Occupying a substantial corner plot on Lyndhurst Terrace, on the southern side of London’s sought after Hampstead village lies Old Conduit House, a beautifully restored Gothic Grade II Listed 5054 sq ft (470 sq m), six bedroom home available to rent via Aston Chase for £4,750 per week.
The characterful property provides excellent family accommodation arranged across four floors comprising an entrance hall, drawing room, dining room, study, kitchen/ breakfast room, family room/tv area, principal bedroom suite with dressing room and large ensuite bathroom, five further bedroom suites, utility area, two guest WC’s, gated off street parking for two vehicles and an 80 ft (24 m) west facing rear garden.
Beyond a plush front garden and classic Gothic façade, the upper ground floor boasts a dramatic entrance hall featuring an arched vaulted ceiling, internal white brick walls, and a white marble floor patterned with terracotta tiles which leads onto an exceptional 30 ft (9 m) reception room and interconnecting dining room.
The reception/drawing room benefits from imposing floor to ceiling windows to either side, framing a central full height bay window ensuring that the capacious space is flooded with natural light, whilst providing access to symmetrical terraces, overlooking the rear garden.
Green and gold panelled walls and a white marble fireplace feed the grandeur of the room, which is partitioned by intricately detailed gold and green gilded arches (with the design extending to the gilded ceiling) complete with terracotta marble columns that offer depth, in addition to scope for a formal and informal sitting area.
The subsequent dining room (which can also be accessed via the hall) features its own vaulted arch ceiling, wood panelled walls, and a statement inscribed marble fireplace surround. Arched windows provide views to the front garden.
The lower ground floor accommodates an extensive, open plan family area and dining/kitchen with access to the garden. Additionally, there is an ensuite bedroom which would provide an ideal opportunity for live in staff.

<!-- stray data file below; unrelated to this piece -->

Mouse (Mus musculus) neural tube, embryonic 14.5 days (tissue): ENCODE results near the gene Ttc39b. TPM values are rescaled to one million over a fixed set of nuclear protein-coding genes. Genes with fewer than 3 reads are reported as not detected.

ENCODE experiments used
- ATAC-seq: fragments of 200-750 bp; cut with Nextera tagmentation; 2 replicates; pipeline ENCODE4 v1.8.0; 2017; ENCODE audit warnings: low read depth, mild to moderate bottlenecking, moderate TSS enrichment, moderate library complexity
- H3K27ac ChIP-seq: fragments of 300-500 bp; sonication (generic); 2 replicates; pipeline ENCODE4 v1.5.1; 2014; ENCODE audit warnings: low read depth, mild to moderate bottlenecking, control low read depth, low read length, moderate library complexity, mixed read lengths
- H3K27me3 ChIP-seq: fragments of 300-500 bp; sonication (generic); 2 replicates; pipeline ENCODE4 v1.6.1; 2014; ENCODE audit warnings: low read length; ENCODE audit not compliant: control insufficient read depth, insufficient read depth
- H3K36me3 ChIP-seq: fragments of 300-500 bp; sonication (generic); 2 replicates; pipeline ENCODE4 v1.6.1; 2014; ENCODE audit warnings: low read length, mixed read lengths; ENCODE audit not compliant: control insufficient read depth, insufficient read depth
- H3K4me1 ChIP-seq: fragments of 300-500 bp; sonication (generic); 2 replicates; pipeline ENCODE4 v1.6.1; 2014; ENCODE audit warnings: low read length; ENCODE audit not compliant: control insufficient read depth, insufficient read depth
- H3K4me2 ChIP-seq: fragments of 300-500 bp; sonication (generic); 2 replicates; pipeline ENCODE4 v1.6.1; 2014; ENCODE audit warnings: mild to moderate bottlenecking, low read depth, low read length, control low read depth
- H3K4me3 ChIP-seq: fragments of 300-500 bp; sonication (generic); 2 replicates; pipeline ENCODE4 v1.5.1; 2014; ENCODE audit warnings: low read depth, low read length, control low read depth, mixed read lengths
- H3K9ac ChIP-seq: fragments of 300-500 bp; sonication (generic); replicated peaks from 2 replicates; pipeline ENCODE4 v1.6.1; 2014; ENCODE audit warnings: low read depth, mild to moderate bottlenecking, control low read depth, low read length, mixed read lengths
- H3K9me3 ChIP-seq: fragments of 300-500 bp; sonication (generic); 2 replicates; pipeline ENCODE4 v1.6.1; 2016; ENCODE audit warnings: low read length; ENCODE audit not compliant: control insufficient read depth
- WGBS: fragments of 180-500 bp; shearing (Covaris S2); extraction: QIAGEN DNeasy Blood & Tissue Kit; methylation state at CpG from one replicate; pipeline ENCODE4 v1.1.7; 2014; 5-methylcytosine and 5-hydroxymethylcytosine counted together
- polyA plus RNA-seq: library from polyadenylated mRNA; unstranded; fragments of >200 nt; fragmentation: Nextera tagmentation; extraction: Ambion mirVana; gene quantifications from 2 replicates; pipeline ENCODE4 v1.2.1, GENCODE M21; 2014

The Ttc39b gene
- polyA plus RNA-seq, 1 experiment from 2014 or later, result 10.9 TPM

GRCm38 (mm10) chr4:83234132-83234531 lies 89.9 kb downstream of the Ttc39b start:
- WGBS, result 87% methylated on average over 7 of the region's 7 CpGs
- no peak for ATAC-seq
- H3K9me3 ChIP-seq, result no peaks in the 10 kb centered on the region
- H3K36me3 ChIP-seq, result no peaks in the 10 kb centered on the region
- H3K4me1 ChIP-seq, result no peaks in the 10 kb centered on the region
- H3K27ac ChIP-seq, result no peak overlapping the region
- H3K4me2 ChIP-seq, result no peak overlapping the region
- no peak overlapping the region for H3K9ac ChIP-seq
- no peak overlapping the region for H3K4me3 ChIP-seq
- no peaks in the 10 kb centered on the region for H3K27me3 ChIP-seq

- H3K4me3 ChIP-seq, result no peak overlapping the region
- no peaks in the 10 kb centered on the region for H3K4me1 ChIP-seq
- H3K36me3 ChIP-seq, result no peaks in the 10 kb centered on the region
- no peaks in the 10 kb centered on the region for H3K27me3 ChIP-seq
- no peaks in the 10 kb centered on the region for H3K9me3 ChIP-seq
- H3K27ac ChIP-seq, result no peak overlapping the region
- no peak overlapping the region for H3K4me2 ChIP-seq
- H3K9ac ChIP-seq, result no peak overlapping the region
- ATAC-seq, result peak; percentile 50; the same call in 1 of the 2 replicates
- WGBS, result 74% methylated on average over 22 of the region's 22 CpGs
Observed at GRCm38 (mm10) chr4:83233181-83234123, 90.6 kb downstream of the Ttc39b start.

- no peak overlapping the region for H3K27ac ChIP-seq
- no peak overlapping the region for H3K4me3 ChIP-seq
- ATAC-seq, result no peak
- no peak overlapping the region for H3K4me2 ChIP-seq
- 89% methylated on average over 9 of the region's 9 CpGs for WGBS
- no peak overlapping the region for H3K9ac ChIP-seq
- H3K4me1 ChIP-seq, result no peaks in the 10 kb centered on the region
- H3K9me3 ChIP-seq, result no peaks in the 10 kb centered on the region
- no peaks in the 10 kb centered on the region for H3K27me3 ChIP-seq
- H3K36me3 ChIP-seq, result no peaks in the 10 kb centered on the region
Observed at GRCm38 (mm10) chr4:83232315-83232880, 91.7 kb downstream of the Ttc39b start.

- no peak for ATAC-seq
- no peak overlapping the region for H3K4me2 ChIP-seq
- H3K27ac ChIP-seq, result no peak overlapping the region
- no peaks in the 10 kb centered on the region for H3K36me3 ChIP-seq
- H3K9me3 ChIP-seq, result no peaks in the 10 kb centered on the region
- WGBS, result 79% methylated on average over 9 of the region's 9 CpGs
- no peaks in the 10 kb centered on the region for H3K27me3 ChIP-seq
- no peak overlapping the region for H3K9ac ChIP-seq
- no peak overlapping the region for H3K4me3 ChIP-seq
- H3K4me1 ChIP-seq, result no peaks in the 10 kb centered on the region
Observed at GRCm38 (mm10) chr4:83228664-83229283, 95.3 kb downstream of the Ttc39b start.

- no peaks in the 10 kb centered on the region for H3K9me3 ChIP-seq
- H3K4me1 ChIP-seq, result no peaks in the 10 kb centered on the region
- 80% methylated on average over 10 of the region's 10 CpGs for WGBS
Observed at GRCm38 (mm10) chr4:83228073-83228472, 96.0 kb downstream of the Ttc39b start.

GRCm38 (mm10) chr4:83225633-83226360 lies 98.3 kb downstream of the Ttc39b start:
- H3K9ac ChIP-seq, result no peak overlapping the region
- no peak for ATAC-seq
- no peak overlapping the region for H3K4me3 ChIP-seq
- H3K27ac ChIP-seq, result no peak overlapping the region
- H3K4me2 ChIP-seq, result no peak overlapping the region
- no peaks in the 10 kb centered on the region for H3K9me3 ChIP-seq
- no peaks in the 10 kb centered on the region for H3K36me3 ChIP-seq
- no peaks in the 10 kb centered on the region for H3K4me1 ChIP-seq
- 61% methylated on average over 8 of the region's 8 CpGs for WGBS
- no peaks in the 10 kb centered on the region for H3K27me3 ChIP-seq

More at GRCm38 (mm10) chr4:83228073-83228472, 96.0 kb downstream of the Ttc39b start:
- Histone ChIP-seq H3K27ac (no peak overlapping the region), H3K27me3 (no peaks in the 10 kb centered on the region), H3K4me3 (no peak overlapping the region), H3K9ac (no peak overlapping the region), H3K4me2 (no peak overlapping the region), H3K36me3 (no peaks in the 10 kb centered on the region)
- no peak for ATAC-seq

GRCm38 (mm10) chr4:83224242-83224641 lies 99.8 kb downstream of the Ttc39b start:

A round stair turret ordained with a series of stunning stained glass windows leads to the first floor principal bedroom suite which is complete with a dressing room, private balcony and ensuite bathroom centred around a free standing circular bath. The first floor benefits from one further ensuite bedroom.
The second floor hosts three further ensuite bedrooms, one with access to a terrace with a tower view and a seventh bedroom/study which was formerly used as a chapel room and is brought alive by a striking original wall mural.
One and three Lyndhurst Terrace were built in 1864–1865 to the designs of John Burlison (Sir Gilbert Scott’s chief assistant) aided by Alfred Bell who was one of the pre-eminent makers of stained glass.
The products of Bells’ firm, Clayton & Bell, can still be seen in many houses and churches around England, a number of examples of which are evident in Hampstead Parish Church where Bell was a devoted parishioner. John Burlison was Bell’s father-in-law, and, as first built, the house contained residences for both families with an internal door between.
However, Burlison died in 1868 and Alfred Bell’s family took over the whole building and called it Bayford House. Bell then employed another Gilbert Scott pupil, Charles Buckeridge, and the two men produced the extensive and ornamented gothic interiors. Alfred Bell died in 1895 and his combined Bayford House was divided into two again.